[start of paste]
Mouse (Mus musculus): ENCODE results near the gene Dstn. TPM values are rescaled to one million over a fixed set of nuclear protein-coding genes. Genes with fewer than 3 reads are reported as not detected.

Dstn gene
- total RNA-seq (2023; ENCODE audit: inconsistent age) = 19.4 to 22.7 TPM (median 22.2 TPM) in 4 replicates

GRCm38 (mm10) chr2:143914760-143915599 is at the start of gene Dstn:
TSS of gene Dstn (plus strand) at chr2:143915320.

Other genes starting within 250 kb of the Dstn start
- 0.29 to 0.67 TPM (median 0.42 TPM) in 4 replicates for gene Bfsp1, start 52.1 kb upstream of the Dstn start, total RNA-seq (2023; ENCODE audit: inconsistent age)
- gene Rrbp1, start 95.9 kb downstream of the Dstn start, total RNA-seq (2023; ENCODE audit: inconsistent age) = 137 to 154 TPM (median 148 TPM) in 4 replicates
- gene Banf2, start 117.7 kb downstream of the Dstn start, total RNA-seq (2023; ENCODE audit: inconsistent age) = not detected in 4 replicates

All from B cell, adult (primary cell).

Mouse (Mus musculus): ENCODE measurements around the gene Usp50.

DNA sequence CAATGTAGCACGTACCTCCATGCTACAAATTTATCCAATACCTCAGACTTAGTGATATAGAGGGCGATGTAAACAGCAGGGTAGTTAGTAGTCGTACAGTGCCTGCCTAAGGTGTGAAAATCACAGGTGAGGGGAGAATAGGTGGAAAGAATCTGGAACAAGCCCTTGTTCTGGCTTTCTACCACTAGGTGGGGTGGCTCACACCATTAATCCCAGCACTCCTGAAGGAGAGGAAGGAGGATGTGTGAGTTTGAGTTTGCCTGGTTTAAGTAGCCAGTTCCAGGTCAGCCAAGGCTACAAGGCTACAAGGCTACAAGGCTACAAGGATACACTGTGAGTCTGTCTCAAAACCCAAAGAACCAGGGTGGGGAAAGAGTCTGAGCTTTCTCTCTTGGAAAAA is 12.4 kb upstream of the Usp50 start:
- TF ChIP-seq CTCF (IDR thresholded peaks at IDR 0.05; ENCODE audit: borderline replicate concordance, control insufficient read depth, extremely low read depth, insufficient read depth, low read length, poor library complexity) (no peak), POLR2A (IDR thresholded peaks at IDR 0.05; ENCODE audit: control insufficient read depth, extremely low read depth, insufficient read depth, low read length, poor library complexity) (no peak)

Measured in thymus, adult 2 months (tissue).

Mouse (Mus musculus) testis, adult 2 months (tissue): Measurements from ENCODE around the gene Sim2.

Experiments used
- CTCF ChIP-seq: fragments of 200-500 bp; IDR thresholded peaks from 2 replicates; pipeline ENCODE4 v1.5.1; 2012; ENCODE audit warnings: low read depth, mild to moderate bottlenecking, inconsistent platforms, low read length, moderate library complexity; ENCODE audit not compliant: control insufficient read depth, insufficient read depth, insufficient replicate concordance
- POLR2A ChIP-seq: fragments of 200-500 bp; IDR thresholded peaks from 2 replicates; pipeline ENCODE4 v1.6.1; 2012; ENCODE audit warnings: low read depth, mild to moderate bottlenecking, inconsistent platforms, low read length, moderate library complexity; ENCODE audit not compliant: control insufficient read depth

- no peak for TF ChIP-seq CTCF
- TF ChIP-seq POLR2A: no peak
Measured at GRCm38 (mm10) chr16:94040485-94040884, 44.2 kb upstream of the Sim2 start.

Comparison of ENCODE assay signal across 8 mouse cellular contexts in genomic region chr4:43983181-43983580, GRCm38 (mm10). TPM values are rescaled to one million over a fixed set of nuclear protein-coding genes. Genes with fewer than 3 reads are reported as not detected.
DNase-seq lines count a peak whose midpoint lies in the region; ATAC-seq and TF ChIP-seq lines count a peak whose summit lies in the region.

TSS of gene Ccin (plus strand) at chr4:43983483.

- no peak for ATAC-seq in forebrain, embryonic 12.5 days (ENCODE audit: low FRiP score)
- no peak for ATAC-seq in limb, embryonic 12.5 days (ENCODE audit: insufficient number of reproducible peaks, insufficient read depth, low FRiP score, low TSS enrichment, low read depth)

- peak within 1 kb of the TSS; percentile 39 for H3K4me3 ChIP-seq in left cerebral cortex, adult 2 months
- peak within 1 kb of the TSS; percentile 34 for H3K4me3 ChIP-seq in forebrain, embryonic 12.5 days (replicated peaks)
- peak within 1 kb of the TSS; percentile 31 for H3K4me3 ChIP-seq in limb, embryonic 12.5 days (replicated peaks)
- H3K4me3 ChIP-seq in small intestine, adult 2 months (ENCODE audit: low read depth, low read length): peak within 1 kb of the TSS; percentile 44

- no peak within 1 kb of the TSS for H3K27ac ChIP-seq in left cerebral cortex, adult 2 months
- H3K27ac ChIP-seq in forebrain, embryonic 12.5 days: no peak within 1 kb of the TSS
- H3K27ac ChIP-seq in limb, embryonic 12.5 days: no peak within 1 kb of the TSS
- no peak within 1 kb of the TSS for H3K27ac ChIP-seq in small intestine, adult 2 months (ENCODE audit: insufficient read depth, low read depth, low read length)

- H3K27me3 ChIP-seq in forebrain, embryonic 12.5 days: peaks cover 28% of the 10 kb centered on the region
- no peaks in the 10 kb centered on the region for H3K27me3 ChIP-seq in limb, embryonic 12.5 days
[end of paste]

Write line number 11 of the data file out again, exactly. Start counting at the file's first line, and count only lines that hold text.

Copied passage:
Mouse (Mus musculus): ENCODE measurements around the gene Usp50.